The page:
Movie Review: “Psycho Goreman” qu’est-ce que c’est?

My stars and garters, what manner of Z-movie mayhem is this?

A little nacho cheese from the makeup maestro turned director of “Leprechaun Returns,” complete with all the digestive tract burps and toots that label entails, “Psycho Goreman” looks and sounds like it was cooked up by people the age of its stars.

It’s a tween’s sci-fi/fantasy/horror mashup, with monsters, beheadings, made-up games, sibling bullying, magical orbs and talking back to your parents.

Gory and a tad psycho? Truth in advertising!

And even if it sags in the middle like your Dad once he hit 50, it’s still cheerful enough to come off, or come close enough.

Siblings Mimi and Luke go at it, hammer and tong, in their muddy suburban back yard every night. The game is “crazy ball,” a “dodgeball” variation with a lot of creative enhancements.

That’s how Luke (Owen Myre) ends up digging that hole as punishment. That Mimi (Nita-Josee Hanna) is a tiny terror, with her foot on his neck and quite the mouth on her as well.

“Check the TAPE,” she bellows at her intimidated parents (Alexis Kara Hancey, Adam Brooks). “Luke SUCKS!”

She pushes around Luke’s BFF Alastair (Scout Flint) as well — treats him like a USDA Grade A slice of meat, too.

“Why don’t you give us a little ‘hunky boy’ spin?”

The hole is where they find this giant amulet thing with a glowing gem in its center.

“Is that a coffin? Is THIS where they buried Grandma?”

No, that’s a charm that’s kept “a nameless evil” whose escape would mean “doom for all existence.” And you know kids. They let him out.

When he emerges, in all his giant-sized Satanic Demon glory, he doubles down on that “nameless” thing, as “No name can encompass my Dark Will!”

He says stuff like that, and “Is that fear I smell?” Prepare for “the sweet release of death!” He kills and destroys at will, but that doesn’t phase Mimi.

“SHUT it!” She proceeds to name him Psycho Goreman, PG for short. And as she has that “Gem of Proxidite” thing that they used to unleash him, PG (Matthew Ninaber) has to take it.

Those who imprisoned PG, The Templars, have to send Pandora Warrior Princess (Kristen MacCulloch) to fetch him. PG summons his “Palladins” to defend himself, and take care of the “two brainless meat children” so that he can be truly free.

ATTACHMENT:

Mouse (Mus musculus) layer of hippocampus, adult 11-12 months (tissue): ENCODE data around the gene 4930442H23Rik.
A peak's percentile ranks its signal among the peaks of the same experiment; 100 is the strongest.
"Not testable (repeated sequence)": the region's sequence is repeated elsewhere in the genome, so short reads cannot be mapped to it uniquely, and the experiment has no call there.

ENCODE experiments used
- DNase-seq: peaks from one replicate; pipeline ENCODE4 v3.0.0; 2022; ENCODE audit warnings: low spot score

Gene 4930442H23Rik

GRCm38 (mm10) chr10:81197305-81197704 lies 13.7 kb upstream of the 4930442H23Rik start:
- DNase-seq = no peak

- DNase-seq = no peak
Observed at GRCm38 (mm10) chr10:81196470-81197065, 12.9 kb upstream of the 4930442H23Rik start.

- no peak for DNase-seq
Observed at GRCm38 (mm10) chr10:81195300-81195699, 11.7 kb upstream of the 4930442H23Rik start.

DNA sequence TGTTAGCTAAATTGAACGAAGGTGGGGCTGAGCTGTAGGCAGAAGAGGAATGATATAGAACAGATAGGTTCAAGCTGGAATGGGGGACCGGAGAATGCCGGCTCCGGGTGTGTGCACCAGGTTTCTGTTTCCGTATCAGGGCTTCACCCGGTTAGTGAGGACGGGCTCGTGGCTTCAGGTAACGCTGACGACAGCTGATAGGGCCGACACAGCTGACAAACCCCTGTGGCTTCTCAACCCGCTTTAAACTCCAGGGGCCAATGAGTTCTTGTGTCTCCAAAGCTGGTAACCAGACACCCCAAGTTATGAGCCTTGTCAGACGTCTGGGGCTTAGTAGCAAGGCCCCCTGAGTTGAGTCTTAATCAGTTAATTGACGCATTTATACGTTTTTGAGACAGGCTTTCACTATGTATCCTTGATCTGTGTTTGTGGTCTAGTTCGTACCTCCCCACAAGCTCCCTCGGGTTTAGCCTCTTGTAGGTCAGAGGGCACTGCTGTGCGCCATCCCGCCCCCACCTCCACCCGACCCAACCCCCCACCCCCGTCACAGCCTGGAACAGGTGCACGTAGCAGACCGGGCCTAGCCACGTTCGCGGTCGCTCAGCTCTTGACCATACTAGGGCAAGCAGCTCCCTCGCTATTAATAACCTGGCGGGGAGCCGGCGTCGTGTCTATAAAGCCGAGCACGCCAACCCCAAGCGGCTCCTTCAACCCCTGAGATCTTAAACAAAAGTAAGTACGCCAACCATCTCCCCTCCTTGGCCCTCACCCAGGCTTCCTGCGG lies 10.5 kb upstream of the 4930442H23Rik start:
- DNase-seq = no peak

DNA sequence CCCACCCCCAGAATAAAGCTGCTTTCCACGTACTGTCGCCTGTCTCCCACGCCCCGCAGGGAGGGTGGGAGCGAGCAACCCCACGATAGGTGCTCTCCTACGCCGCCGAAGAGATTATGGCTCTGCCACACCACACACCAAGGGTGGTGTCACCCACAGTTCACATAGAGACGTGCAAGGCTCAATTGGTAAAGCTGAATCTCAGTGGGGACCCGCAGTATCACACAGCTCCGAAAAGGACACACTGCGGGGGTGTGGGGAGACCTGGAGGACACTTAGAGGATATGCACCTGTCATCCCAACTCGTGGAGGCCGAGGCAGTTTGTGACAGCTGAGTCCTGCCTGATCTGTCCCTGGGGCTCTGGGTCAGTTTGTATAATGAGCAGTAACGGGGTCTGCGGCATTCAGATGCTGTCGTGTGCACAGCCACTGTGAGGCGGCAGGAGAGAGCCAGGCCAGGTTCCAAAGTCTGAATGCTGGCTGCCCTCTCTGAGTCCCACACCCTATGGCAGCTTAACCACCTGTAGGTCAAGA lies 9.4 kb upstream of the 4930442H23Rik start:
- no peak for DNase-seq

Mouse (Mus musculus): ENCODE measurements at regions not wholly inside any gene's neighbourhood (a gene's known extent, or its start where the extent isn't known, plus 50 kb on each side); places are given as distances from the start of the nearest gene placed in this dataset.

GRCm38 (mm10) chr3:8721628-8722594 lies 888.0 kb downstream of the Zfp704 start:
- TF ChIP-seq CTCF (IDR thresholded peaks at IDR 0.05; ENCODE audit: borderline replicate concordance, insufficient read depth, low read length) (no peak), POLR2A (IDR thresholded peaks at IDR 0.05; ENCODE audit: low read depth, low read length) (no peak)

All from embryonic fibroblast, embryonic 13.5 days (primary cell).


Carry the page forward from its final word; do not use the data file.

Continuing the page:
Can Mimi keep him in line, keep the peace and keep “all the hunky boys” out of PG’s clutches?

“I do not care for Hunky Boys!”

“PG” sprints out of the gate with childish whimsy, goofy dialogue and spectacularly inventive monster costumes. PG has a hint of The Creature from the Black Lagoon about him, Pandora’s made up like the God George Lucas’s Storm Troopers would worship, or have pin-ups of in the barracks.

There’s one creature that looks like a glass windowed pressure cooker that Oscar the Gory Grouch lives in (We see blood and entrails bubbling out the top, and through that window.).

The acting is deadpan passable. The jokes are childish — little kids making an “existence” ending monster play “Knock, Knock,” the monster taking out his frustration by only introducing one of the “two brainless meat children” to his minions.

“This is Mimi….and her brother.”

Yes, it gets gassed about a half hour in, with things not picking up much until the Big Finale.

But those who like this sort of thing — horror played for laughs, a cult-movie by design — will surely find this the sort of thing they like.

MPA Rating: unrated, profanity and uh, gore

Cast: Nita-Josee Hanna, Owen Myre, Matthew Ninaber, Kristen MacCulloch and Adam Brooks

Credits: Directed by Steven Kostanski, script by An RLJE release.

Running time: 1:35

About Roger Moore

Movie Critic, formerly with McClatchy-Tribune News Service, Orlando Sentinel, published in Spin Magazine, The World and now published here, Orlando Magazine, Autoweek Magazine
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